Ouch - Big Permissions Problem.

Discussion in 'macOS' started by phospholipid, Dec 12, 2011.

  1. phospholipid macrumors newbie

    Dec 12, 2011
    I have a buddy running a PowerBook G4 with 10.5.x. It's been going great. However - oh, and let's not dwell on this - she decided to "make her computer more secure" and in doing so she changed permissions on her computer and then restarted. She told me that she did "get info" on "something" and changed permissions on "Other" to nothing. I know I know... again, let's not dwell.

    I'm not sure what she changed them on, exactly, but I'm pretty sure she had selected the icon for her hard drive. So, she made it so Other couldn't access her whole drive. I'm not 100% sure, but from what she says and what I'm seeing, I think that's what happened.

    I booted the machine in target mode and it wouldn't even show up on another mac. Ok, so I booted to SUM. First I tried to run applejack, knowing it would fail on the permissions step. The drive check.repair went well. Everything checked out. There were a few minor problems. But, as expected, permissions repair wouldn't run - more specifically, it ran, but it said everything was off limits.

    So, I booted to SUM again. I did sbin/fsck -fy - once again, everything was fine. So, I ran sudo chmod -R 755 / and this is what I got:

    sudo: can't open /private/etc/sudoers: Permission denied
    root# sendmail: warning: valid_hostname: empty hostname
    sendmail: fatal: unable to use my own hostname

    Sudo is having an identity crisis.

    So, what is going on? Will I have better luck if I take the drive out and put it in a carriage?

    Oh, wait... at one point I ran the chmod command without sudo, and it started to run through every single file on the drive, which pleased me at first. I thought, "Great, it can see all the files so everything is there. And it's changing things to make them usable." But then I noticed that only the first half was true, for after every file it said, "Read-only file system".

    Any thoughts?
  2. r0k macrumors 68040


    Mar 3, 2008
    It's almost time for a melt and repour. If you can boot from an OS X usb or DVD, you can go in and chmod 755 everything on the drive because you booted from another filesystem. In fact, this might be the fix for the entire problem. Wait for it to finish and then reboot and see if things are back to normal. No. Wait. Those permissions will add execute and read permissions to every file on the system. So it will open up your friend's home folder to outside user(s). The next step, after the system is running "normal" is to go in a bash shell and make ONLY HER HOME FOLDER 750 so other users can't see inside.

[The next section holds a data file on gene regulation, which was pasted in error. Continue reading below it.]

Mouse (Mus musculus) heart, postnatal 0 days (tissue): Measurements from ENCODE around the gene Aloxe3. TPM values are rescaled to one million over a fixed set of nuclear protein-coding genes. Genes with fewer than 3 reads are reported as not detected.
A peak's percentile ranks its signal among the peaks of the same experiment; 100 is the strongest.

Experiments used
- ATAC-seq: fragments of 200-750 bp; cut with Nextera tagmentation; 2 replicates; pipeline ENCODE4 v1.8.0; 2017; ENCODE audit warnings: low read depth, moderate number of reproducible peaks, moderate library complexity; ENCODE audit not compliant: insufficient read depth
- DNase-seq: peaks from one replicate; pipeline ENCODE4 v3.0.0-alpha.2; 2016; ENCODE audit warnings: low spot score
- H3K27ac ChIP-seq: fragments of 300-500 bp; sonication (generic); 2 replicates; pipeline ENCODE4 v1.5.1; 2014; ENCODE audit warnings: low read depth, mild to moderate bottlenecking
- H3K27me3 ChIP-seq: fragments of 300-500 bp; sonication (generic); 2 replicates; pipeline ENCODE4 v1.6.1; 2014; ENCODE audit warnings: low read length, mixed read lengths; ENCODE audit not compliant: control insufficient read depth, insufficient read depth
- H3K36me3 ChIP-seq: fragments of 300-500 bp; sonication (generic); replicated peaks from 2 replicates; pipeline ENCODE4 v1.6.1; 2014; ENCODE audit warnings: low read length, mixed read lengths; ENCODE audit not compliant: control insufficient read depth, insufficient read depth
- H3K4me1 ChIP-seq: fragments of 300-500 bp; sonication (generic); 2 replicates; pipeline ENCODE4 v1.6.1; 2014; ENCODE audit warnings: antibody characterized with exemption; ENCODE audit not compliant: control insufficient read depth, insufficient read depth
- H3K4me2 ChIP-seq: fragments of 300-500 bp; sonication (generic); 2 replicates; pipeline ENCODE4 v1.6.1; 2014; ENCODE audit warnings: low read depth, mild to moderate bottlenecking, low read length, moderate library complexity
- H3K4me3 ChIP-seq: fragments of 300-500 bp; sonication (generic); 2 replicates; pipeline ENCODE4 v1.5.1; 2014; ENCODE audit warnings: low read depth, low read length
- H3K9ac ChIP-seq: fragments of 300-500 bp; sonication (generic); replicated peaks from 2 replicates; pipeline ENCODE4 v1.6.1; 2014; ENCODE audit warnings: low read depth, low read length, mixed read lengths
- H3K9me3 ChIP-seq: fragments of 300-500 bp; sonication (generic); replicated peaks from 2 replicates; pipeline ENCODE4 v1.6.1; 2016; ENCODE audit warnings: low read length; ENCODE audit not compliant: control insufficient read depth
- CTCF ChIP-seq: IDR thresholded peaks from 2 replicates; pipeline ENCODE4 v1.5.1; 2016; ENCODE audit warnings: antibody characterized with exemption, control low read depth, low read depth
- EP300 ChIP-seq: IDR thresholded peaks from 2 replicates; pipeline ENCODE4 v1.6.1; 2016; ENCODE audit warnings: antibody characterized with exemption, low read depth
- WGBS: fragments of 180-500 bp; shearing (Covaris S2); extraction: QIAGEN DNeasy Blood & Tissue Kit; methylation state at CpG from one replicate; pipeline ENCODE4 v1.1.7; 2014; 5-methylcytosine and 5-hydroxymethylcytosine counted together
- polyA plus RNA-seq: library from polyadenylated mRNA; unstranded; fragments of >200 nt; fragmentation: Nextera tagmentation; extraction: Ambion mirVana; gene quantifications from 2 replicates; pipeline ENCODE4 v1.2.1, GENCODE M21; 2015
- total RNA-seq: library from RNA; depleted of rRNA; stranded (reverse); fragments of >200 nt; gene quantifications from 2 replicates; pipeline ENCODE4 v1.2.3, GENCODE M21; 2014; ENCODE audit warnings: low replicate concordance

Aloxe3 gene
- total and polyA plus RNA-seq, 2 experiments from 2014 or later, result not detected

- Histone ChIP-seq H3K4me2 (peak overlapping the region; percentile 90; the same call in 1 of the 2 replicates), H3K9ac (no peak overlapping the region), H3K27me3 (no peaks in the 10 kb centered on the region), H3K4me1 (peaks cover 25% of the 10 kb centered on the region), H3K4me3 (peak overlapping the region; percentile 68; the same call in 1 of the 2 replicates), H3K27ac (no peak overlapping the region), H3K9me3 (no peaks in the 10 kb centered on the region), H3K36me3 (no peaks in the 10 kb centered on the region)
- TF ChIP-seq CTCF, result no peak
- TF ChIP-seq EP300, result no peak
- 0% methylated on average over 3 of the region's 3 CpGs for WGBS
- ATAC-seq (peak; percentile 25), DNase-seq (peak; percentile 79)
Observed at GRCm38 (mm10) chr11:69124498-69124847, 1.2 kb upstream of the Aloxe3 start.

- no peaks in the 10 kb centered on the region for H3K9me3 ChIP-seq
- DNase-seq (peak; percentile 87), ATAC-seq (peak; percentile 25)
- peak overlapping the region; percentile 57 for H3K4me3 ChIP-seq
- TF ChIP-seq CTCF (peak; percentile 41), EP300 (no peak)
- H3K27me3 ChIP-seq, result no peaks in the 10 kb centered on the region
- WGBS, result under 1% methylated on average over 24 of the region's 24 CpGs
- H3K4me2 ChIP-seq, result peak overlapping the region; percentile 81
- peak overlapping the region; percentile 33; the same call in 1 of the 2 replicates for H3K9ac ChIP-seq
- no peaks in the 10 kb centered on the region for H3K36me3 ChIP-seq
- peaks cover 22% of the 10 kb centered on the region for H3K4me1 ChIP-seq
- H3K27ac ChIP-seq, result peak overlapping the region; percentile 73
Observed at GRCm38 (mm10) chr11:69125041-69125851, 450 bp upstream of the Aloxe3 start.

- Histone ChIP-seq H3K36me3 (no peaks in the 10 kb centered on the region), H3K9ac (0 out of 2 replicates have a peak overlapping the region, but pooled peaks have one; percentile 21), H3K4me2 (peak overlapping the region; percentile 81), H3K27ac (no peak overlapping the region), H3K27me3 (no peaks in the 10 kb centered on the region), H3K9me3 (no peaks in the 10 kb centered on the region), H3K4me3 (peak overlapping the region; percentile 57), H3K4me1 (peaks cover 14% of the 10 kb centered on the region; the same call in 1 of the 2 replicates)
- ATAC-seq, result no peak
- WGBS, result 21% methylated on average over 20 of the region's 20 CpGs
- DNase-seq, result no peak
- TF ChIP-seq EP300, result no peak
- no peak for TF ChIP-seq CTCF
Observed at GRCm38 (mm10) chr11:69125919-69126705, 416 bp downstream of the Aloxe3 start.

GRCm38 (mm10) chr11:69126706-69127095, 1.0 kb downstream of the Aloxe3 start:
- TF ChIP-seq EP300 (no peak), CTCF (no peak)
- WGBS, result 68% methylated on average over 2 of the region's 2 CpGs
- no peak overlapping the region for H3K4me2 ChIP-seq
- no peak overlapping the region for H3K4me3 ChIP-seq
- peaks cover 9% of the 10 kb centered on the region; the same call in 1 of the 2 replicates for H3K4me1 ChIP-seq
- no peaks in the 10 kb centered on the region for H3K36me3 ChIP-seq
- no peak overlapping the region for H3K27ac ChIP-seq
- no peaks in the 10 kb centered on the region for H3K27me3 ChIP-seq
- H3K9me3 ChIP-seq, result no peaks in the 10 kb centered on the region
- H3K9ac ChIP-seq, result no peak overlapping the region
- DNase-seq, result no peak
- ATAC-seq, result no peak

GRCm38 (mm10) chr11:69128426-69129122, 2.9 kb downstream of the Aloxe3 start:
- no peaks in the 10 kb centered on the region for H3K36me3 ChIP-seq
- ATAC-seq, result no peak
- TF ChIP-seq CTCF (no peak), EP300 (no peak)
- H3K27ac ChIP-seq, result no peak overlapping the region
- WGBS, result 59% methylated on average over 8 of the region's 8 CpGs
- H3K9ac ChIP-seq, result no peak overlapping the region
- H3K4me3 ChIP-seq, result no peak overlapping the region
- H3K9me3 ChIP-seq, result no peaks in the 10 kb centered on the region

The next step in the melt and repour would be to take ownership of every file on the system. This would mean you could suddenly read everything (as root) and once you could see everything again, and set it all to 755, you could then go in and give ownership of your friend's files back to your friend again.

    The final step in the melt and repour is to format and reinstall OS X. Let's hope it doesn't go this far as I bet your friend didn't back anything up before they did the system-wide permissions change, did they?
  3. Mal macrumors 603


    Jan 6, 2002
    Those permissions are going to seriously screw things up. Might get it to a better stage, but an OS reinstall is pretty much guaranteed here. The system is not designed for 755 permissions with the same ownership throughout the whole drive, and many things will break (granted, they're already broken, but setting them that way won't fix everything).

    OP, you need to boot from an OS install disk, try to repair permissions, and then reinstall the OS. Don't format the drive unless it just won't let you install without doing that, it should be able to preserve the files.

  4. r0k macrumors 68040


    Mar 3, 2008
    Agreed. Explicitly adding 755 when the only thing the OP's friend messed up was "other" is overkill. Perhaps o+rx might be the thing to try from the command line. Remember "repair permissions" only applies to OS installed files so while it may fix /Applications and /bin it may not fix areas in /Library that were messed up by the OP's friend's original mistake.

    I also agree about the attempt to reinstall without reformatting. However, if the reinstall simply copies files and doesn't do anything about permissions, it might crash in the middle of the install leaving things just as messed up.

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